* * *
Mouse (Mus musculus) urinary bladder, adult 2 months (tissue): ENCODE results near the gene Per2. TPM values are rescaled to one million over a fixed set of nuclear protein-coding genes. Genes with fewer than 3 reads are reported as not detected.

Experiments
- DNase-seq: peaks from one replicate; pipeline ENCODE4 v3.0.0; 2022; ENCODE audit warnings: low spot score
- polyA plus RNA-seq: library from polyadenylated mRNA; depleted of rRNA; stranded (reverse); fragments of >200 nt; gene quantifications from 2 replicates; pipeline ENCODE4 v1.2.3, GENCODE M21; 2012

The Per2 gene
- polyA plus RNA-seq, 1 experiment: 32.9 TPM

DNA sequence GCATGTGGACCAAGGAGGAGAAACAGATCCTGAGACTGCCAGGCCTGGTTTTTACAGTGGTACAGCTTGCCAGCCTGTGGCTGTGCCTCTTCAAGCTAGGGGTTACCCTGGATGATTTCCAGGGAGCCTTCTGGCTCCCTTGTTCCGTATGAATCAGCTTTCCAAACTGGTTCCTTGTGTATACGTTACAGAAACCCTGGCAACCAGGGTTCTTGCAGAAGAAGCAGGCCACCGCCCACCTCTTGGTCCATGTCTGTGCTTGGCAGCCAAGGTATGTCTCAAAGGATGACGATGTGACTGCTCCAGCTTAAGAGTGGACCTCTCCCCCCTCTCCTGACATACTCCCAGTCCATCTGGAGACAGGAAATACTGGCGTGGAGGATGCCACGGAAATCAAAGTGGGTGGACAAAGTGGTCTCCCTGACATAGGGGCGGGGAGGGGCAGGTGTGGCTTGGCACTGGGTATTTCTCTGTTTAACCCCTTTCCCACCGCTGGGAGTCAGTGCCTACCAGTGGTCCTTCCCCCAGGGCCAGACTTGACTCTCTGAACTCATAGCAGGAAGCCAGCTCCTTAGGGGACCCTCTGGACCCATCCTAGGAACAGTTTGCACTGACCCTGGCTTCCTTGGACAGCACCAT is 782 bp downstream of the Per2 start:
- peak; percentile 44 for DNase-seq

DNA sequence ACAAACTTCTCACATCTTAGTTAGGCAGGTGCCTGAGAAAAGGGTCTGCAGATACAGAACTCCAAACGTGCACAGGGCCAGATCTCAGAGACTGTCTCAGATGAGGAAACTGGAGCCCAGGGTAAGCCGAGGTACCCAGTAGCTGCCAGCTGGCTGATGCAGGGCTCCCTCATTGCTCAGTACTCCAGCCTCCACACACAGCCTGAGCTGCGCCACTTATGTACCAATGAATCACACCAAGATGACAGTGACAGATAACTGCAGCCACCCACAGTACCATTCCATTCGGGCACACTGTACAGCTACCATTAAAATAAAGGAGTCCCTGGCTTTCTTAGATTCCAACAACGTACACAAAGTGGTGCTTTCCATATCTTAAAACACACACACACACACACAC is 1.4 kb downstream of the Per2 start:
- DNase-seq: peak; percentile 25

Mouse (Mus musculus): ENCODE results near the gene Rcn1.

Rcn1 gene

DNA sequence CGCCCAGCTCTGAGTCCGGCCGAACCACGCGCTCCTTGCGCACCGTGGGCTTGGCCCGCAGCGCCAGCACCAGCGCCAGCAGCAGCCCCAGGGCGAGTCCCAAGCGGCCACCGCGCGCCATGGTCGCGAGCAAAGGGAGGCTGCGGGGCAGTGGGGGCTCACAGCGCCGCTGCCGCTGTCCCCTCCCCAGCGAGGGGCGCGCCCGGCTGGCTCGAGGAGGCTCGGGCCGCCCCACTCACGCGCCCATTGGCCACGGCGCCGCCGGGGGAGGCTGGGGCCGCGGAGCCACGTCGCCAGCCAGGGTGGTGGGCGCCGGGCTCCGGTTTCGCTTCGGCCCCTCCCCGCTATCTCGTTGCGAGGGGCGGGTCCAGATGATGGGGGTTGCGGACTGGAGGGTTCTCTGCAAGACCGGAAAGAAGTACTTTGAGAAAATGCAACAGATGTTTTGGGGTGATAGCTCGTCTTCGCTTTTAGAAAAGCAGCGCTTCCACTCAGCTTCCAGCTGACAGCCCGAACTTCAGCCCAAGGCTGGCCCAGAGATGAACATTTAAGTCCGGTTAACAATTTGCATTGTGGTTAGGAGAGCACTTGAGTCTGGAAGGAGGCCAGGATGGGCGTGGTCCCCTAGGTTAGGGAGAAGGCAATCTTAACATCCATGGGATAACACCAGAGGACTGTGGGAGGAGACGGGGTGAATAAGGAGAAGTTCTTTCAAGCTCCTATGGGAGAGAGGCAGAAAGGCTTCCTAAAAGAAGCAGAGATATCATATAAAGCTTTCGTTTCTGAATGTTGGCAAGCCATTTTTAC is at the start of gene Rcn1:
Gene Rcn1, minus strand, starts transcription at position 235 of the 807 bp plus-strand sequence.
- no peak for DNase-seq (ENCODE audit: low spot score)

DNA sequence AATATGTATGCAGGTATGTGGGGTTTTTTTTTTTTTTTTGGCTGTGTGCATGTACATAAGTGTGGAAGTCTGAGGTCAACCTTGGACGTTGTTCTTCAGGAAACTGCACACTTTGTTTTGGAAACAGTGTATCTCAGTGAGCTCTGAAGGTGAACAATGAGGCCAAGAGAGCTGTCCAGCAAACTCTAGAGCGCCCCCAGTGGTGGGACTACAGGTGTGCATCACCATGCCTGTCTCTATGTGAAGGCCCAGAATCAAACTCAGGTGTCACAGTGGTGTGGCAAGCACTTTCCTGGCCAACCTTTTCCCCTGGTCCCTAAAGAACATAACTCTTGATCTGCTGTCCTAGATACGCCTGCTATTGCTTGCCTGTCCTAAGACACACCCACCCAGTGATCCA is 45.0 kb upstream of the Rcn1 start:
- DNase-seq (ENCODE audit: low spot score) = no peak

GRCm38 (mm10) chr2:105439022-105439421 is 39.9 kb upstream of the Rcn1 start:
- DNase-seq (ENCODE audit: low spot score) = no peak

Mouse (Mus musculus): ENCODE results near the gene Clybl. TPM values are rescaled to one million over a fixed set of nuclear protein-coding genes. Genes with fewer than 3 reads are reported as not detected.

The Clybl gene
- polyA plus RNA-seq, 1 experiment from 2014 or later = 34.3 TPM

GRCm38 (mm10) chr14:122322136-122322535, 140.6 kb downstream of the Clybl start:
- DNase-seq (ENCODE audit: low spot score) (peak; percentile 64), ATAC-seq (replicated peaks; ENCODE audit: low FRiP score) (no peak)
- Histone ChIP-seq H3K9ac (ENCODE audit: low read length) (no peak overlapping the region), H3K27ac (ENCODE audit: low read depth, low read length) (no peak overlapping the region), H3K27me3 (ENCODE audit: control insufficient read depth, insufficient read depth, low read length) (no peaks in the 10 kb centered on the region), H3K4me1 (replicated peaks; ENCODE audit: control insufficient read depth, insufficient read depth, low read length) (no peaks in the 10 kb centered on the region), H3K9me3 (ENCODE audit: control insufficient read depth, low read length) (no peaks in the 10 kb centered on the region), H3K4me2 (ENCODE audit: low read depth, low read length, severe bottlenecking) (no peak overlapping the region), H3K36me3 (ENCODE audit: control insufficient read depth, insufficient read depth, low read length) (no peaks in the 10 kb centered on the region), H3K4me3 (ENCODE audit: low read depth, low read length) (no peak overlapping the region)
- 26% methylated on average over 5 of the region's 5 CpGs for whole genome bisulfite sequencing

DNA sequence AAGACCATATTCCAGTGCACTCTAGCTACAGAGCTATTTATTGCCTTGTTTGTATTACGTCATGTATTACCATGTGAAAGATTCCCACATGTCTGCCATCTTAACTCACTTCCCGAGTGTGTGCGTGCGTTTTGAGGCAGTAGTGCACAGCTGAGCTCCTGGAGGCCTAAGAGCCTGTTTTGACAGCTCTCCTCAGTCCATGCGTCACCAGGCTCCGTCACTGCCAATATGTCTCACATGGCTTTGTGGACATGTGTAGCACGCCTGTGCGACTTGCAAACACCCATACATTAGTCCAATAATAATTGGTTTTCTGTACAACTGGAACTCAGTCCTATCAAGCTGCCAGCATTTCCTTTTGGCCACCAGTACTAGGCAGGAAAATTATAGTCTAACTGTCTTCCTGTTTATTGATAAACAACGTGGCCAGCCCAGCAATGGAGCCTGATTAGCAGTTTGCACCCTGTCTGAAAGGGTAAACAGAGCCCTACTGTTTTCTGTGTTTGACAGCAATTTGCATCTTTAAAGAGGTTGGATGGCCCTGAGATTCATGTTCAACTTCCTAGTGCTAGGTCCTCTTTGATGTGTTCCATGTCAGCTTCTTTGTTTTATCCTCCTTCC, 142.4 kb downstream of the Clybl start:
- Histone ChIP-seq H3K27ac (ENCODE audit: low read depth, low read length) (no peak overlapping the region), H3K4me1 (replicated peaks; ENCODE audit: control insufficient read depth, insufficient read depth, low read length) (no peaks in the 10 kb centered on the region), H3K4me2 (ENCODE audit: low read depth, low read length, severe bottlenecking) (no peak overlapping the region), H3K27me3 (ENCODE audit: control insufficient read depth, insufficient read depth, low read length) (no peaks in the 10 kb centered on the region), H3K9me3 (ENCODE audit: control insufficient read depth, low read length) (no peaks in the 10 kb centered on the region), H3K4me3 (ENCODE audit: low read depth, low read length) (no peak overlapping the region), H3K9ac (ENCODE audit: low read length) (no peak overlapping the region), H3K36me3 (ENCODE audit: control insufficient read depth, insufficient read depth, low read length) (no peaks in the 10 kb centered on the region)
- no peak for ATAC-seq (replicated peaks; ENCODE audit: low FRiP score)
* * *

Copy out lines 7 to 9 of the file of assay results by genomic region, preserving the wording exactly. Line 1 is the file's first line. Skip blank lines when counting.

DNA sequence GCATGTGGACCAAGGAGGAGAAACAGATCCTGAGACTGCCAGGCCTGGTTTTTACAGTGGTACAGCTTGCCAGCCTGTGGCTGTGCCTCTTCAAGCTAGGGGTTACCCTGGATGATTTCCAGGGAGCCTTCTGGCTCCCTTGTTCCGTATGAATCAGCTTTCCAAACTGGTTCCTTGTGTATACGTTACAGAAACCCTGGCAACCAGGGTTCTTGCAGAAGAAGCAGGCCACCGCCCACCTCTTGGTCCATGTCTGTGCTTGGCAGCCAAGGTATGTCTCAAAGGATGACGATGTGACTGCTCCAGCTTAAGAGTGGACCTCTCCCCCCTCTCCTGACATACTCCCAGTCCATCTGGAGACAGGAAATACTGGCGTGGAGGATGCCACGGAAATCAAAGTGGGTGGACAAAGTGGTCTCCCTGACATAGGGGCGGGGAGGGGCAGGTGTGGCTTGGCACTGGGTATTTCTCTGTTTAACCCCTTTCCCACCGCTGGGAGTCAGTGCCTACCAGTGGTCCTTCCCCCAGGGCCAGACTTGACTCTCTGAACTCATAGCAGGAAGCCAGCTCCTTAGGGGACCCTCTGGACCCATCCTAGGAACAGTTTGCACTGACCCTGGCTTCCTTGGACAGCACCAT is 782 bp downstream of the Per2 start:
- peak; percentile 44 for DNase-seq

DNA sequence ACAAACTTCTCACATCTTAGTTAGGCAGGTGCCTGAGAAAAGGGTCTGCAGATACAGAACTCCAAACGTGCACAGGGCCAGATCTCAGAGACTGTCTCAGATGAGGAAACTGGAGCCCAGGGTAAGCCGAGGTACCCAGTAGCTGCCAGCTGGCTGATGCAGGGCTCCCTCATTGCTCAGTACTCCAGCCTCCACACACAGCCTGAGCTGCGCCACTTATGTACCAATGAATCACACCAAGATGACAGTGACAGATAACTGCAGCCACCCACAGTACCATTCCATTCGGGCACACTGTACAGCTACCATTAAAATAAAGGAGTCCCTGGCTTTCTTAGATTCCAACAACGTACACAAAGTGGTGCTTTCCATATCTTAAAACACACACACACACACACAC is 1.4 kb downstream of the Per2 start: